Coccidiosis in young calves is caused by infection by protozoan
parasites called Eimeria spp. which parasitize the lining
of the alimentary tract causing diarrhoea. E. zuernii, E.
bovis and E. alabamensis are the most common and
pathogenic. Infection causes a loss of absorptive capacity of
the gut with consequent diarrhoea and possibly dysentery.
Outbreaks of disease are commonly seen 3-4 weeks after mixing
groups of recently-weaned dairy calves. Disease outbreaks occur in
young dairy calves associated with overstocking and contaminated
accommodation. Contaminated watercourses are a major risk of
coccidiosis for young spring-born beef calves while at pasture
during the summer.
Fig 1: Outbreaks
of coccidiosis can occur in calves associated
with contaminated surface water (note the midden in the
Contaminated surface water is a risk for coccidiosis,
paratuberculosis, leptospirosis and salmonellosis. This area must
be fenced off and mains water supplied where available.
In severe clinical coccidiosis there is sudden onset of profuse
foetid diarrhoea containing mucus and flecks of fresh blood with
staining of the perineum and tail. Straining with partial
eversion of the rectum may occur in severe cases. Affected animals
do not have an elevated rectal temperature but their appetite is
greatly reduced and they develop a gaunt appearance.
Coccidiosis in a group of beef calves showing sudden onset of
profuse foetid diarrhoea containing mucus and flecks of fresh blood
with staining of the perineum and tail. This outbreak
occurred during hot summer weather which caused the stream
supplying water to this field to dry up to pools of contaminated
Straining with passage of only mucus. Partial eversion of
the rectum may occur in severe cases.
More usually, chronic wasting and poor appetite are the
presenting signs. Morbidity is high but mortality, even in
severe cases, is low. Convalescence is protracted in all
cases causing financial losses due to poor weight gains.
Early weight loss in beef calves with diarrhoea caused by
Your veterinary surgeon will also consider:
Many calves affected - parasitic gastroenteritis such as type I
ostertagiosis when at pasture during late summer, and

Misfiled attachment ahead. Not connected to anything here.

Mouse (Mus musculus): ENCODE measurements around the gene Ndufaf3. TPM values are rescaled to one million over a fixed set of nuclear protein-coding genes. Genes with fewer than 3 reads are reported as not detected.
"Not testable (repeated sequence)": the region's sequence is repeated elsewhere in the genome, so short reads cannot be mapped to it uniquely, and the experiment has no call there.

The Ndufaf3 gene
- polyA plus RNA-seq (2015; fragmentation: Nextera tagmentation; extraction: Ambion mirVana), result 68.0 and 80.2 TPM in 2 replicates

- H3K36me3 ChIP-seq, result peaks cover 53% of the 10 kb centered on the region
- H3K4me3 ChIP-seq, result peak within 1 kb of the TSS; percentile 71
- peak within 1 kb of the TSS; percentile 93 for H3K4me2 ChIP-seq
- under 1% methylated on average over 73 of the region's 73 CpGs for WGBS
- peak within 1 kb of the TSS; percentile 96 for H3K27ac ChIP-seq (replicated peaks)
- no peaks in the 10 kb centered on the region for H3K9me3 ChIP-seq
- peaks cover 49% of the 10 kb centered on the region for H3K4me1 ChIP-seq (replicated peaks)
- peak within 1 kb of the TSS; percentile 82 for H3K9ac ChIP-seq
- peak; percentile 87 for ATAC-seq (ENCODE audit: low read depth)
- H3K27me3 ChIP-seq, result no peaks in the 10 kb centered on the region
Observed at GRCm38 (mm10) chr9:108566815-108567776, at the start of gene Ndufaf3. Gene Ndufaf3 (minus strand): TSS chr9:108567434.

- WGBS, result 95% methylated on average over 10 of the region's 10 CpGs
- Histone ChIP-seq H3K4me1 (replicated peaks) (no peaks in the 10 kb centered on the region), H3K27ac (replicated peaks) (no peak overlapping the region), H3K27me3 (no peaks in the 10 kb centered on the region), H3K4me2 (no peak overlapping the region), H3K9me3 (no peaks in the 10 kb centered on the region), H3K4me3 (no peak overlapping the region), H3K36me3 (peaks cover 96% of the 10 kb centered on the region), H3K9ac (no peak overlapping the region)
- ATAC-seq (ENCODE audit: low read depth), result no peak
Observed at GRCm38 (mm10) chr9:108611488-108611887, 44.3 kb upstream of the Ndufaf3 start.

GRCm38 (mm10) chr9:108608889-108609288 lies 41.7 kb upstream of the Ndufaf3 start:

If only one calf is affected - intussusception, abomasal
ulceration, persistent infection with BVDV, necrotic enteritis,
ragwort poisoning, peritonitis will be considered by the veterinary
Veterinary diagnosis is based upon typical clinical findings
affecting a large number of calves in the group.
Interpretation of faecal samples is not simple because there are
low numbers of oocysts present in the faeces of many normal
calves. The stage of infestation also greatly influences the
number of oocysts present in faeces. The demonstration of large
numbers oocysts in faecal samples is helpful but speciation to
determine whether these coccidia are pathogenic (capable of causing
disease) is expensive and rarely undertaken in field
outbreaks. There is a good response to specific
Histopathology findings of coccidiosis in the gut of a dead calf
confirms the clinical diagnosis.
It is very important to move calves from infected
pastures/premises immediately. Toltrazuril and diclazuril can be
used for both treatment and prophylaxis of coccidiosis. Oral fluid
therapy may be indicated in certain cases. Your veterinary surgeon
should be consulted on the best therapy in your situation.
Strict attention to disinfection of buildings between batches of
calves and clean feeding areas mean that coccidiosis is uncommon in
modern clean dairy units.
Decoquinate can be used in-feed for prevention of coccidiosis in
Disease in beef calves may result from contaminated water
courses in pastured cattle during summer months where there is no
other water supply. Fence off all surface water wherever possible
and supply piped water to water troughs.
As survival of oocysts is possible from one year to another -
calving on the same pasture each year may increase the risk of
Weight loss and protracted convalescence may result in lower
weaning weights in beef calves. Gathering calves for
treatment, plus medicines, also adds to the costs of disease.
Fig 6: Poor
growth/condition loss following coccidiosis.